“I had to ponder through all of that, shall I go this way with wrestling or this other way with my people,” says Iti. “Then I jumped the ship totally and forgot all about my career as a wrestler for the Commonwealth Games. I left and joined Ngā Tamatoa.”
Ngā Tamatoa was a well-known group led by young Māori university students, including Hone and Hilda Harawira, Syd and Hana Jackson, Rawiri Paratene and many more, who worked closely with the Polynesian Panthers.
In 1972, a 21-year-old Iti erected his father’s tent on Parliament’s grounds and named the tent the ‘Māori Embassy’. It was a symbolic gesture about the alienation of Māori from their lands.
The timing of the protest outside Parliament coincided with the election and Ngā Tamatoa knew they would be able to get traction, albeit on a small scale.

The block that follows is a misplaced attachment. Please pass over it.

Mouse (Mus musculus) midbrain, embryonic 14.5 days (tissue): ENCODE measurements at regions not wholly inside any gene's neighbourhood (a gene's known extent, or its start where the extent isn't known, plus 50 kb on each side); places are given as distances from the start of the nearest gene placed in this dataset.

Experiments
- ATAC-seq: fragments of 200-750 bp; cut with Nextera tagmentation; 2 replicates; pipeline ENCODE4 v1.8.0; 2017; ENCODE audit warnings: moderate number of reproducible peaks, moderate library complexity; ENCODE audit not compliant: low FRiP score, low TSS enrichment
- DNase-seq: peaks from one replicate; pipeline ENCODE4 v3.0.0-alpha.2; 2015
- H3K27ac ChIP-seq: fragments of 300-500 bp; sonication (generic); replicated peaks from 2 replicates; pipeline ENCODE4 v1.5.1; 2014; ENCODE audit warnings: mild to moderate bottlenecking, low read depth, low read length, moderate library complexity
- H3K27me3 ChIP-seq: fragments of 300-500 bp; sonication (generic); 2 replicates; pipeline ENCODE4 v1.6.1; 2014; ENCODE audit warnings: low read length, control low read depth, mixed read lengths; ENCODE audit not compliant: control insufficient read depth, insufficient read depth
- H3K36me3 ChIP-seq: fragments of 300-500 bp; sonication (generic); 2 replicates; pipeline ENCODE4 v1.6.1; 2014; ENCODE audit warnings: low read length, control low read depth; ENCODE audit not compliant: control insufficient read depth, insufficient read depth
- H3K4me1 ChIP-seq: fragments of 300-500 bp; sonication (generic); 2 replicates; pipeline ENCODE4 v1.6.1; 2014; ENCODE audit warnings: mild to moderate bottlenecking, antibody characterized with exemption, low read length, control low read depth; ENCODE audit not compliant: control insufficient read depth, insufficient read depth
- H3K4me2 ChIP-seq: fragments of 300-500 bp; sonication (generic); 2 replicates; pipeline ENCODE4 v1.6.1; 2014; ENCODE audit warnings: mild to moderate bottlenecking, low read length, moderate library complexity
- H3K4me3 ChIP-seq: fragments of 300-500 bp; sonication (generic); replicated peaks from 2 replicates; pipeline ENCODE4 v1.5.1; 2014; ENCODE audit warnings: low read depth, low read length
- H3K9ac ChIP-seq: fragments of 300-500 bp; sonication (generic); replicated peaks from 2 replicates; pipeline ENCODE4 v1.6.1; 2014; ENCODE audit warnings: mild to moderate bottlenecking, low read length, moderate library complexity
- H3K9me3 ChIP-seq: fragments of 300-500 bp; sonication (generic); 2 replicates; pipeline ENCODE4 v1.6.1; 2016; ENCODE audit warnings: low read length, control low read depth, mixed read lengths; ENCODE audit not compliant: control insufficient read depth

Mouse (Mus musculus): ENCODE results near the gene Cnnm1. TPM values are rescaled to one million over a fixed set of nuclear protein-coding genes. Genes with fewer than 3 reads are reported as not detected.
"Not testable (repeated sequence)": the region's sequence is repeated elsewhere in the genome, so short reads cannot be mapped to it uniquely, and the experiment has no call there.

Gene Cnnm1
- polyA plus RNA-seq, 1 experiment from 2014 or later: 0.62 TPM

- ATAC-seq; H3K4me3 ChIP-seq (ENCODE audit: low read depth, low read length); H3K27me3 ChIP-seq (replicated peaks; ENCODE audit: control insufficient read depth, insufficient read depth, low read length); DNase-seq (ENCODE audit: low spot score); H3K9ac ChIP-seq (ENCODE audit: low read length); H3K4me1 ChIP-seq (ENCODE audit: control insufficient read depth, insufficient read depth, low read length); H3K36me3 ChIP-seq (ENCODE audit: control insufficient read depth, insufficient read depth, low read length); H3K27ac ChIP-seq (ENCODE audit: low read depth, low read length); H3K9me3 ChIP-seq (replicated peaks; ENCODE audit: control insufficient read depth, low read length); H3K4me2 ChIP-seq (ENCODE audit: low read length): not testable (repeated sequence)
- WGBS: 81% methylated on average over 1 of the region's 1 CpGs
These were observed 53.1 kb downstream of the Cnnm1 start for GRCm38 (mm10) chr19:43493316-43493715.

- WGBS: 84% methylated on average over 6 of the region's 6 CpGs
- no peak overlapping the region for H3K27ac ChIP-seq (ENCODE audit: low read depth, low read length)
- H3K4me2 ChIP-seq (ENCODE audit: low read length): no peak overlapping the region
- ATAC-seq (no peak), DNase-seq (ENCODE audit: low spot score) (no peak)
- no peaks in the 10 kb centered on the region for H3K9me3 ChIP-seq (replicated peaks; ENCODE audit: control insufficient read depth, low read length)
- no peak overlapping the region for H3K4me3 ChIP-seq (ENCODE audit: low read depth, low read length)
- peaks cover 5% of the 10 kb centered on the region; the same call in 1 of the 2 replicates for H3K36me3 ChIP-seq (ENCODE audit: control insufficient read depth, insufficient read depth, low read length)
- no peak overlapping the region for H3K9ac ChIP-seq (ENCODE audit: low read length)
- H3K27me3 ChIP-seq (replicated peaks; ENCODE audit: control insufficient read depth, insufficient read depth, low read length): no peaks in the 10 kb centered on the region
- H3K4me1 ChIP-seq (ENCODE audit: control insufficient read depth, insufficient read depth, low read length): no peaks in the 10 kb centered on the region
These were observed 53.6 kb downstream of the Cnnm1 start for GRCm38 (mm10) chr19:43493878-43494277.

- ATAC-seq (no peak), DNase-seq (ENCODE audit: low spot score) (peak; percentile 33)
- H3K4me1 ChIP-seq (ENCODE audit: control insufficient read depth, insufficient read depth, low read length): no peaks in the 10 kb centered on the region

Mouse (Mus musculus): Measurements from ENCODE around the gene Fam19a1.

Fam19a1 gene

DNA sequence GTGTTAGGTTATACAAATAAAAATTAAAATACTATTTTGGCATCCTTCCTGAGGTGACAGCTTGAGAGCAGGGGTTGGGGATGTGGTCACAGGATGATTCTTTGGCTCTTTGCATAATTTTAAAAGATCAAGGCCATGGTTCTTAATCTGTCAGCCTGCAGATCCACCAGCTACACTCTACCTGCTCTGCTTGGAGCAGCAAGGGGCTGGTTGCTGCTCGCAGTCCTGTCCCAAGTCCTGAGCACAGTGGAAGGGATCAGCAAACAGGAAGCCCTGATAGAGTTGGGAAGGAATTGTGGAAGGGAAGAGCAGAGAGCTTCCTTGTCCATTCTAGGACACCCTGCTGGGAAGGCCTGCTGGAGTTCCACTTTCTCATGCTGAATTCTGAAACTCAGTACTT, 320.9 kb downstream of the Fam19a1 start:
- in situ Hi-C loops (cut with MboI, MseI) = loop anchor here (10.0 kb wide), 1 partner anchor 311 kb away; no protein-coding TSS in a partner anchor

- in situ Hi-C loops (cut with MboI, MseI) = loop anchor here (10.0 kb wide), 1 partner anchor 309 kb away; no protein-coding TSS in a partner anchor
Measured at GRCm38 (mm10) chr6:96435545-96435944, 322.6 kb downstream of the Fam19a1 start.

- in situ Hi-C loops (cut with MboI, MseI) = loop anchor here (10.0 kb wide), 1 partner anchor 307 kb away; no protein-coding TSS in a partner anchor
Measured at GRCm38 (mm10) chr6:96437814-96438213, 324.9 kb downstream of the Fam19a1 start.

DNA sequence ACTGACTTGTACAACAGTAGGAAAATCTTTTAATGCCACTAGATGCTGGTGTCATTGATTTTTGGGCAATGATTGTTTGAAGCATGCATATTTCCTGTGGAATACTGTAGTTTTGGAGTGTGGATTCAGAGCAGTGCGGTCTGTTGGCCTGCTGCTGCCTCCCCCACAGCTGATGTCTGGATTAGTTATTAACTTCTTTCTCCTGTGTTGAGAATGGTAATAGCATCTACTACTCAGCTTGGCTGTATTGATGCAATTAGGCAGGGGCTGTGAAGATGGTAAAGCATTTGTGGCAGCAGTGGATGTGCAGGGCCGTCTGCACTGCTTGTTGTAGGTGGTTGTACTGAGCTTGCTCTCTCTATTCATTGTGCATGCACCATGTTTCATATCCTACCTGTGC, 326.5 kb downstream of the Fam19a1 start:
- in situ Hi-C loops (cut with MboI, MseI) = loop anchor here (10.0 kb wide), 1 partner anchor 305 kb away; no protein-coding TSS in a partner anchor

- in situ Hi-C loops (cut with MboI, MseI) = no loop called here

“I went into Parliament to talk to Duncan McIntyre, who was the Minister of Māori Affairs then,” says Iti. “I went in there and caught up with Duncan in his office.
“He got a bit of a shock because I just went in there and introduced myself as the Māori Ambassador and informed him of the police harassment at my embassy, my little tent. He probably thought, ‘who is this crazy guy?’”
For their next big event, Ngā Tamatoa asked kuia Dame Whina Cooper to lead the historical 1975 land march. They knew their own parents and many others with passive views about Māori rights would be able to relate to her and support their cause.
“My biological father was scared and didn’t like what I was doing,” says Iti.
“My dad’s generation carried that legacy, that kōrero that Apirana Ngata talked about. Learn the Pākehā way and that was their pattern.